VOLUME 4, ISSUE 1
Published January 8, 2023
NOT SO FAST, SPACS: DISLOYALTY, EMERGING DELAWARE CORPORATE LAW, AND HOW TO PROTECT SPAC MANAGEMENT AND SHAREHOLDERS ALIKE
Special Purpose Acquisition Companies, or SPACs, have existed in one form or another for about forty years. Such companies have historically strived to protect public shareholders from the inherent conflicts of interest created by SPAC organizers and sponsors. Their current form incentivizes unfair dealings that can leave unsophisticated shareholders unprotected and their interests abandoned. Securities regulations have been the primary tool to address these issues, but SPAC boards, officers, and sponsors are increasingly adroit at complying with legal technicalities while benefitting themselves to their shareholders’ detriment. Thus, equitable principles embedded in Delaware fiduciary duties should take on increased importance. Moreover, as the Delaware Court of Chancery has recently issued its first ever SPAC ruling in a motion to dismiss, interested parties everywhere are eager to see how Delaware corporate law will shape the contours of fiduciary duties within the SPAC context. This Note reviews the Court’s ruling and draws on precedent to propose how SPAC management and sponsors might “cleanse” a transaction to protect themselves from shareholder litigation in a way that preserves the shareholders’ best interests.
LIEBECK V. FRIVOLITY: THE CONTEMPORARY INFLUENCE OF AN ICONIC CASE
Kaitlyn Filip & Kat Albrecht
In 1994, the Liebeck v. McDonald’s “hot coffee” case became a significant social, legal, and political touchstone. In many ways, it has been the defining case in contemporary consumer protection and a flashpoint of tort reform rhetoric. This article explores the ways in which this case has come to be an “iconic case,” a case that we define in terms of its ongoing collective importance and persuasive power. In this article, we conduct a survey experiment of 400 participants in order to understand the impact of an iconic case in defining frivolity. We position our survey participants as prospective jurors presented with the facts of a case analogous to those in Liebeck v. McDonald’s. We manipulate the definitions of “frivolity”—giving half of our survey participants a common language definition and half a legal language definition—and add facts to suggest frivolity to half of our participants. Overall, we found that participants with the common language definition of frivolity and no additional imputed facts were less likely to find the case frivolous. Furthermore, we measured participants’ recollection of Liebeck v. McDonald’s, finding that a substantial portion of them remember the case in great detail and that such recollections predict their contemporaneous perceptions of fairness and frivolity. We conclude with an argument that iconic cases have substantial impact on future analogous cases, but that the direction of that impact is nuanced and varied.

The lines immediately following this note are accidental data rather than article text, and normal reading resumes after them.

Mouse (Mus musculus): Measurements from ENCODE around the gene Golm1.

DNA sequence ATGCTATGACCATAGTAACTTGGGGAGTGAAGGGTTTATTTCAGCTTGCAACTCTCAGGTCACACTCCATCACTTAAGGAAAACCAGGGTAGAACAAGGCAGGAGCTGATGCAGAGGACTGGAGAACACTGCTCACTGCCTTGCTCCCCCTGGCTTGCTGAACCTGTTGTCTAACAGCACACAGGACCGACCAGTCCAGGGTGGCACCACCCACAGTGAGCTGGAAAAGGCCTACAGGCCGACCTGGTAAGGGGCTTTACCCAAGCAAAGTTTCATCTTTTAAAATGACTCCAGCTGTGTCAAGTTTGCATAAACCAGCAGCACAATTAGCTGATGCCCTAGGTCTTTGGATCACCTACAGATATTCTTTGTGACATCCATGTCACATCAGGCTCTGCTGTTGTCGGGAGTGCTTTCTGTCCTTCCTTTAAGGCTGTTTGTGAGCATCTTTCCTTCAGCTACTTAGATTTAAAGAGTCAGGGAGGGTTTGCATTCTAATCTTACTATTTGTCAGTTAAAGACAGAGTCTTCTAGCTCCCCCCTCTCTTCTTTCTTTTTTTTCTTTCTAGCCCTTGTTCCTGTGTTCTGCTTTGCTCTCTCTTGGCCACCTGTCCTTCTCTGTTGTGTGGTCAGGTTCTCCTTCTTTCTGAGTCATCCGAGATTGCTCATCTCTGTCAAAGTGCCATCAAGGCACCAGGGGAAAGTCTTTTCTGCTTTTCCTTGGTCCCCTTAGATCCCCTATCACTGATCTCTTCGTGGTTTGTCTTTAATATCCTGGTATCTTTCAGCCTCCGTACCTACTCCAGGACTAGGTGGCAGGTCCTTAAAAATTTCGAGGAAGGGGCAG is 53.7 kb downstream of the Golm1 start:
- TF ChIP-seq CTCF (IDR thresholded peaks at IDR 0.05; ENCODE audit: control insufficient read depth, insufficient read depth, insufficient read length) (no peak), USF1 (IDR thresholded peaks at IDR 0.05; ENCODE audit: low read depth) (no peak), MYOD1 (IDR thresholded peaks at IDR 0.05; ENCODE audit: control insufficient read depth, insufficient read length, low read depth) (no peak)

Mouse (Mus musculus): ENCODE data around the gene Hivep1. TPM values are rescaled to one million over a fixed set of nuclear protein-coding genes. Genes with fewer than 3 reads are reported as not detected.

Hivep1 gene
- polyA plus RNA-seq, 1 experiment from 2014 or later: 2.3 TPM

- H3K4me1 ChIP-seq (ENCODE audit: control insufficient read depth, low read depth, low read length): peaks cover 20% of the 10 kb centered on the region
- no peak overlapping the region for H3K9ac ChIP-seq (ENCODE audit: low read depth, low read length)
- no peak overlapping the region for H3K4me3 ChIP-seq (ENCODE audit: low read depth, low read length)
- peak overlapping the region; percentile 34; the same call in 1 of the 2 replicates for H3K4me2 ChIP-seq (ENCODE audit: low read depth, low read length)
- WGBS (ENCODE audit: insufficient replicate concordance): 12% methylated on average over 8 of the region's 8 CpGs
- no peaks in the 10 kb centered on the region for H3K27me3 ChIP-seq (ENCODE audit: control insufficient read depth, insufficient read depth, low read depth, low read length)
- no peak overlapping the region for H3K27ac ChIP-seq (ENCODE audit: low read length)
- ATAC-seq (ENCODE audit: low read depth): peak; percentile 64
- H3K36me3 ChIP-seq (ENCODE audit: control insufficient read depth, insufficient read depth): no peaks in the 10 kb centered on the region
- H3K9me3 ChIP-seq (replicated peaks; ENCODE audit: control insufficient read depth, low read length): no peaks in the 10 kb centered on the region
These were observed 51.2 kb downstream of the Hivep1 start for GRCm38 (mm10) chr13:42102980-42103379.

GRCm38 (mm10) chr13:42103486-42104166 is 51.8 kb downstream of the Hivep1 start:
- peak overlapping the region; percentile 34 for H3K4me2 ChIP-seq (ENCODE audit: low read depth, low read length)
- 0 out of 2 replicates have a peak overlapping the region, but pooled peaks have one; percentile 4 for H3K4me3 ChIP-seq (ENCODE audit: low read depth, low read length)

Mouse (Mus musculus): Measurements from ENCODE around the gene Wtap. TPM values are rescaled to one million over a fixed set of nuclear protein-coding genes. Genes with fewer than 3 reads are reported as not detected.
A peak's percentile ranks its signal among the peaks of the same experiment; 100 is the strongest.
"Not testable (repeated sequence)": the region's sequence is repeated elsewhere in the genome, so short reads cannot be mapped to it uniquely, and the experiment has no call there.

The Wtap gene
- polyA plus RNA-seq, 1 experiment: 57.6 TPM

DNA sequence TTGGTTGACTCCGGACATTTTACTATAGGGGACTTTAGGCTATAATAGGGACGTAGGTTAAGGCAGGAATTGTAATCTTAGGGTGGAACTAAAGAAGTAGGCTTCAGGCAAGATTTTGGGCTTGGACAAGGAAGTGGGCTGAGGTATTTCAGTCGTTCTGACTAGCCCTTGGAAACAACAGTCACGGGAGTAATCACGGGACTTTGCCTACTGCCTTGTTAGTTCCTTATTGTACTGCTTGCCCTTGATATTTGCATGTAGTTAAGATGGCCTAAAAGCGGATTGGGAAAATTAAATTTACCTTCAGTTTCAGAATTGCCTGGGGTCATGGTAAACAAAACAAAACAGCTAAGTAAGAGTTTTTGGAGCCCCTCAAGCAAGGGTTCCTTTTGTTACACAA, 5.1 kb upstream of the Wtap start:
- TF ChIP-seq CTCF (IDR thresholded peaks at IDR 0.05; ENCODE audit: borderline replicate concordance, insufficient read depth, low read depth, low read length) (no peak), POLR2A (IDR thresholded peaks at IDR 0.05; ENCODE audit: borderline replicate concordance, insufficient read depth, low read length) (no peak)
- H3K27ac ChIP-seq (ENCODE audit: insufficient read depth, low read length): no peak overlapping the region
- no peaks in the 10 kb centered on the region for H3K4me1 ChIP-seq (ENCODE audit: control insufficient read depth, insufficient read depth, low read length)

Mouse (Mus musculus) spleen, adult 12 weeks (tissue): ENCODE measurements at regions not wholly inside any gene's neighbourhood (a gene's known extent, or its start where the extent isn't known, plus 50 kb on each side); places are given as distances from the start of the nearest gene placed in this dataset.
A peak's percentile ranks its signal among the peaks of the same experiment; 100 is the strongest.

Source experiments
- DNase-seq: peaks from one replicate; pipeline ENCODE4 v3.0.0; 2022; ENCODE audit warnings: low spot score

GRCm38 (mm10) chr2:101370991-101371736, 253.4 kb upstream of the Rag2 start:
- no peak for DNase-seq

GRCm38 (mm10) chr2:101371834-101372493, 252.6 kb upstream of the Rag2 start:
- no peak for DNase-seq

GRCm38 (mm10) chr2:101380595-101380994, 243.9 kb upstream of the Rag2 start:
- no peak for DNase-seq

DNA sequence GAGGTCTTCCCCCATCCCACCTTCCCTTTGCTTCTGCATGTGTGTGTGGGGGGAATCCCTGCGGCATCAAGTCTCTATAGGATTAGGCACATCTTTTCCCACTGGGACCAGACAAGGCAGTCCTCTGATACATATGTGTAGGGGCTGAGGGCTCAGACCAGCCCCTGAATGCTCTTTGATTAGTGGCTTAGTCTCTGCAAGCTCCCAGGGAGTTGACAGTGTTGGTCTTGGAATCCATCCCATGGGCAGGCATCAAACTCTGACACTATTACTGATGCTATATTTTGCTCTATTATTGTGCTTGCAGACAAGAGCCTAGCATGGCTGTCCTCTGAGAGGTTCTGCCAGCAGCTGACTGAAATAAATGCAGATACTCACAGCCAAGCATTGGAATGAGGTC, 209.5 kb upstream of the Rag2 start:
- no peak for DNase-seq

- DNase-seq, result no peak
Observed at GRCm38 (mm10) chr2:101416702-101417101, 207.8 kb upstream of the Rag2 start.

DOUBLE IRISH, DUTCH SANDWICH: OVERCOMING HYBRID MISMATCH ARRANGEMENTS